Fertilizer Industry Is Eyeing For Free Trade Practice: KS Raju Chairman FAI
CARE ratings have released their second-quarter estimates for fertilizer industry with a positive comeback due to Rabi sowing and domestic dependency. Fertilizer Association of India is also set to organize its annual seminar on ‘Fertilizer & Farm Income’ topic. It shows a deep impact of union government’s policies on this industry.
Amid the CARE ratings by India Brand Equity Foundation for the second quarter of FY 2017-18, it can be clearly noticed that the latest policies by the government had shown their deep impact on this industry. Ratings clearly suggest that overall production will get lowered compared to same period last year. Rabi sowing has given pace to industry once again, while Fertilizer Association of India is all set to organize its annual three-day seminar, this year the theme is in tune with union government’s vision, Fertilizers & Farm Income’.
According to the industry champion Fertilizer Association of India, the gap of export to that of import was highest in 2008-09 but their pain appears clear when the co-chairman of FAI says that, ‘The government is not giving the subsidy the way it should give!’ In another statement, FAI has said that production costs are less than imported Urea but the government still buy urea from outside.
India brand equity foundation (IBEF) says ‘Overall the production of fertilizers as compared to the corresponding period in the previous year has been down as most of the companies which had a stockpile of inventory have been liquidating it. On a quarter on quarter (q-o-q) basis, overall fertilizer production in the country has increased by 12.4 per cent. We could attribute this increase due to the approach of the Rabi sowing season which starts from October onwards’.
Urea production (which constitutes about 56 per cent of the overall fertilizer production) is up by seven per cent on a q-o-q basis and the imports are down by 12 per cent on a q-o-q basis as well. Urea imports are also down by 24.7 per cent as compared to the imports of urea during Q2- FY17. This is a good sign as India aims to completely stop urea imports by 2022.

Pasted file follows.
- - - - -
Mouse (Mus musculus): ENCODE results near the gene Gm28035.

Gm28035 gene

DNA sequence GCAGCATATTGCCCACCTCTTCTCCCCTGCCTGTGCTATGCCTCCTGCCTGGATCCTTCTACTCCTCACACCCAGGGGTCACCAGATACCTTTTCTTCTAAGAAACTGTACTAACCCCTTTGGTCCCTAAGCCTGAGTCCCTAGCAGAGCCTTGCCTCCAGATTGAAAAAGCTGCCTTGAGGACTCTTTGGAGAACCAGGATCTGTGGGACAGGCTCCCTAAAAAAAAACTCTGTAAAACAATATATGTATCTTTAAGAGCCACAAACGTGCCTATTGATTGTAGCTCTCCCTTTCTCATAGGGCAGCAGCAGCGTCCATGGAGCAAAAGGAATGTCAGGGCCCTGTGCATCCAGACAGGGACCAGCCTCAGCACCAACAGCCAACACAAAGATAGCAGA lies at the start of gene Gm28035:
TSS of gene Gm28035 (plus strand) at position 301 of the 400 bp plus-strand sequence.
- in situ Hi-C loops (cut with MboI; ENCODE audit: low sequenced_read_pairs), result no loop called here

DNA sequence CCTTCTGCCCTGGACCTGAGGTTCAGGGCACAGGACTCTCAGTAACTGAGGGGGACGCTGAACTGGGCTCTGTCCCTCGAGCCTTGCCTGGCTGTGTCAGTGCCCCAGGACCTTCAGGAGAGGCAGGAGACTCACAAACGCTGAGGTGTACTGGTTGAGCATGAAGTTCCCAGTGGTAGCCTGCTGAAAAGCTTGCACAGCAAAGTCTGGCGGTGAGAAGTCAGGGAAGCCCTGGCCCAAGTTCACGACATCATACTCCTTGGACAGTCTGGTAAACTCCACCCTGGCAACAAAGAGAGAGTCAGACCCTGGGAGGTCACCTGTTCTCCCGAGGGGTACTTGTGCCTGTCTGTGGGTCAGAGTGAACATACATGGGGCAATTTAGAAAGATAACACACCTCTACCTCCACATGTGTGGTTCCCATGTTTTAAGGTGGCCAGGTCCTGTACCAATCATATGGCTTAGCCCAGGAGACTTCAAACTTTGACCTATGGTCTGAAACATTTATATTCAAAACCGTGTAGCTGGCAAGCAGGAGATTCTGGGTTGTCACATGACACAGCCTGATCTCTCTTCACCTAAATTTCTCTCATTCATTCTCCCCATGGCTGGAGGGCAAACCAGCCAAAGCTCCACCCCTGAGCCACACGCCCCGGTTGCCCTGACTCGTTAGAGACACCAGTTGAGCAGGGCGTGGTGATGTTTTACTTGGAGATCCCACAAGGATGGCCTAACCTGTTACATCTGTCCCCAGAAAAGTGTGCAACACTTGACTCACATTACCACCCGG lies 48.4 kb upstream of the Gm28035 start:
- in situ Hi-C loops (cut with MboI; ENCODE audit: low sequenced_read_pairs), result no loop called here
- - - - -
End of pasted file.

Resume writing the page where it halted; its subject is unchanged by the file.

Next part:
Influence of Government Policies
Direct Benefit Transfer: The Government has now introduced direct benefit transfer (DBT) for fertiliser subsidies in seven small states and union territories including Delhi. Additionally, 12 big states including Punjab, Madhya Pradesh and Andhra Pradesh are ready for the phase II launch in the next quarter and the target is to cover the entire country by January 2018. More than 60% of deployment of the Point of Sale (PoS) machines been completed so far. A statement from Fai clearly states that Rs one thousand Crore is still pending from DBT from the government to concerned agencies in these pilot districts.
Additional Subsidy Disbursement: To reduce the burden of fertiliser subsidy backlogs during 2016-17, a special banking arrangement (SBA) of Rs 10,000 crore has been approved by the Cabinet Committee on Economic Affairs (CCEA). The CCEA has also approved that, in future, the Department of Fertilisers would avail the SBA with the concurrence of the Department of Expenditure. The government is making available urea and 21 grades of P&K (phosphate and potassium) fertilisers to farmers at subsidised prices through fertiliser manufacturers and importers. The government interest liability is limited to the G-Secs rate.
In a press conference prior to the seminar by fertilizer association of India (FAI), it was stated that Rs 70 thousand crore subsidies that is believed to be given by the government to the farmers by various means should be transparent and prompt. Criticising the DBT by the government as only partial benefit transfer to farmers’, FAI has shown interest to keep subsidies with them so that it can be passed on to various beneficiaries.
BW Businessworld asked FAI if they have anything to say about PM’s vision statement of traditional agriculture (Paramparagat Krishi) they certainly had no answer besides an expectation of a better and free market to trade for the fertilizer industry. It is also a noticeable fact that India which does not have a detailed policy of subsidies on micronutrients such as Zinc and Iron has no strong representation for micronutrients on government.
Speaking with BW Businessworld, KS Raju chairman of FAI has revealed that fertilizer industry is under a threat and various macroeconomic factors are responsible for this stage, where it appears profitable from outside but the reality is completely different from within.